I felt like reading a Christmas book and was attracted by David Park's The Light of Amsterdam with it's blue Delft cover art. This is a novel about three sets of characters from Belfast who visit Amsterdam just before Christmas. All are anxious or depressed and find a change of heart and new resolution from their time away.
First off, there's Alan who teaches art at a university. He's recently divorced and feeling sorry for himself for making a mess of his marriage and because he's been told by his boss to improve his act. To top it all off, he has to take his teenage son, Jack, with him to Amsterdam because his ex is going to Spain with her new partner, whom Jack can't stand. Jack is a sort of Goth/Emo who is making a mess of school and dabbling in drugs and self-harm. How is Alan supposed to talk Jack into going to the Bob Dylan concert which is the main purpose of his visit?
Then there's Karen, who has low self-esteem perhaps because she works as a cleaner in a rest home, has been 'asked' about the missing bracelet belonging to one of the patients, and is struggling to pay for her share of her daughter's wedding. This is the daughter she raised single-handed, after the father dumped her when she was three months' pregnant. She is going to Amsterdam with her daughter's hen party and she is particularly unhappy about having to dress up as an Indian squaw for the duration.
Richard and Marion are a couple with grown-up children who are taking a well-earned break from their busy garden centre. They plan to visit the flower markets and can afford a nice hotel. However Marion has been worried that Richard is drifting away from her, and imagines all kinds of goings-on between her husband and one of the pretty Polish girls they employ at the shop. She decides to take a bold step while they are in Amsterdam to help rekindle their relationship.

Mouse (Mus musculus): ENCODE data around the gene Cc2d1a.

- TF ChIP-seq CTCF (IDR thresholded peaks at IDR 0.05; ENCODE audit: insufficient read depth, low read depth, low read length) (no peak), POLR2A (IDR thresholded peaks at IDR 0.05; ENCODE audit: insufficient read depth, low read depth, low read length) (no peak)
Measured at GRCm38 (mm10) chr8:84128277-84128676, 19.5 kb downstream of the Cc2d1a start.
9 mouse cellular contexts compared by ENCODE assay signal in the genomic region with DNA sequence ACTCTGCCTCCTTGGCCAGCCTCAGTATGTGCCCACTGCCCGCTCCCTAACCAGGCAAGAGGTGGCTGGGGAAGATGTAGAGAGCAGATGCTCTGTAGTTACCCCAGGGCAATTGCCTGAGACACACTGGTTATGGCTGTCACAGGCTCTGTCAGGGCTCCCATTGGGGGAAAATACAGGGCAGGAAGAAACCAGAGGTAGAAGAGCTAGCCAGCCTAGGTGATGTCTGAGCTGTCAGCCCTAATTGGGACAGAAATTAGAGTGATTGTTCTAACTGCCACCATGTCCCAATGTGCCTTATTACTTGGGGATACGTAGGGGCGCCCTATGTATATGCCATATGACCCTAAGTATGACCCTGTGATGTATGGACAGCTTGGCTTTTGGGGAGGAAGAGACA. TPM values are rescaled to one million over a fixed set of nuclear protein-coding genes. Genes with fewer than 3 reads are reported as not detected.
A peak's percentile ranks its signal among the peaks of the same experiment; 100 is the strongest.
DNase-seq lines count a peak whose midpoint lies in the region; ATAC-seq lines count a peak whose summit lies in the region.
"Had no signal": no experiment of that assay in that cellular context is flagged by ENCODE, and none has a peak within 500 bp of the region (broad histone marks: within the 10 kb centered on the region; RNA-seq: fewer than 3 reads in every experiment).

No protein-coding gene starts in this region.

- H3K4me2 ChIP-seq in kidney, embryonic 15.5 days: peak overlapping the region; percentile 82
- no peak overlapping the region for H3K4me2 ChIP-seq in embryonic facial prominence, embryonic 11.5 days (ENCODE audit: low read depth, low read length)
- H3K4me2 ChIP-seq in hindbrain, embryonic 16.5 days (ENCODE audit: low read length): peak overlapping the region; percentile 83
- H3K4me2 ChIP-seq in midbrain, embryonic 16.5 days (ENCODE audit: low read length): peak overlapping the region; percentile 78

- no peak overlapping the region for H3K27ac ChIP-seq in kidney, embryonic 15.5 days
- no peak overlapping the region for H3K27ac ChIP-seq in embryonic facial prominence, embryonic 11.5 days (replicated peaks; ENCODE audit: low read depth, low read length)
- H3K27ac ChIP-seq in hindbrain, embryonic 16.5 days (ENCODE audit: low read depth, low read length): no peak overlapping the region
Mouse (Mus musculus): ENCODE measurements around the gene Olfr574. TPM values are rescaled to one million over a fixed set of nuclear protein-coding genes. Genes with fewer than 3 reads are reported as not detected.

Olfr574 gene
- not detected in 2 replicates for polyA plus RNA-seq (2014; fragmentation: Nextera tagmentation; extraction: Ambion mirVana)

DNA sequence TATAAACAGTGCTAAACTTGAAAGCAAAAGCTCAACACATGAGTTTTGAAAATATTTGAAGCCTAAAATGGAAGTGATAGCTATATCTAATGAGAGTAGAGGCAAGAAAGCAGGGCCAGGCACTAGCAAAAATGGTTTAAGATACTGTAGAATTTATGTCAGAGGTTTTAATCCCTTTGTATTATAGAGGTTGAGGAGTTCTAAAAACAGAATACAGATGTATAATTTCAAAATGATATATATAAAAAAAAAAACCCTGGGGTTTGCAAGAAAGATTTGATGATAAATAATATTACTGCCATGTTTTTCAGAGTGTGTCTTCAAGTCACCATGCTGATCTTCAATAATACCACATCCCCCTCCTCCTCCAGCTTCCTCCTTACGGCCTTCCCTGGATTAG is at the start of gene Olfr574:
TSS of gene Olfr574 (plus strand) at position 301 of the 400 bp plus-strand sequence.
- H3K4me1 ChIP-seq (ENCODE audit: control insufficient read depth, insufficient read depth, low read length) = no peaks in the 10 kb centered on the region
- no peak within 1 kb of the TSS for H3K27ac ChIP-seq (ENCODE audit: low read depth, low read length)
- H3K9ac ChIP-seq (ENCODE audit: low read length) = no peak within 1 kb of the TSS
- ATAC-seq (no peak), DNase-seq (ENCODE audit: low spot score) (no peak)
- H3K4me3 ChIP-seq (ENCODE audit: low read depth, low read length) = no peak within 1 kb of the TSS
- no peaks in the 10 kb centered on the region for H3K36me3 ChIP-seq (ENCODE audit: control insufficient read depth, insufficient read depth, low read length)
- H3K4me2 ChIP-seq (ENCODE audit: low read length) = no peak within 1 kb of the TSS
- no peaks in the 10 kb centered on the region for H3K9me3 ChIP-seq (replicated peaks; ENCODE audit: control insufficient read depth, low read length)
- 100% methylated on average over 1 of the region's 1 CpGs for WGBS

So none of our main characters are very happy, in fact the book begins in a rather gloomy fashion, perhaps reflecting the setting of Belfast in December. Once they arrive in Amsterdam, the weather is unseasonably warm and the characters slowly thaw in an enchanting city where anything seems possible. Karen and Richard make a small, tentative connection, while Richard and Marion are seen occasionally in the distance. But mostly the three main characters are shown through their thoughts - thoughts that are often going round in circles of anxiety, with odd bursts of hope and determination.
As you can see, this is not a book where a lot happens. It has a particularly slow beginning. However David Parks is a great creator of atmosphere and builds drama and tension cleverly towards a mildly cheerful ending. Amsterdam shines through his prose. But most of all, he has huge empathy for his characters who are ordinary folk the reader can identify with. I don't know if the book was released just in time for Christmas, but for anyone going away to recharge the batteries, this is a timely reminder of of how getting away from it all can give you a bit of perspective. Which reminds me: there is some nice stuff about art as well.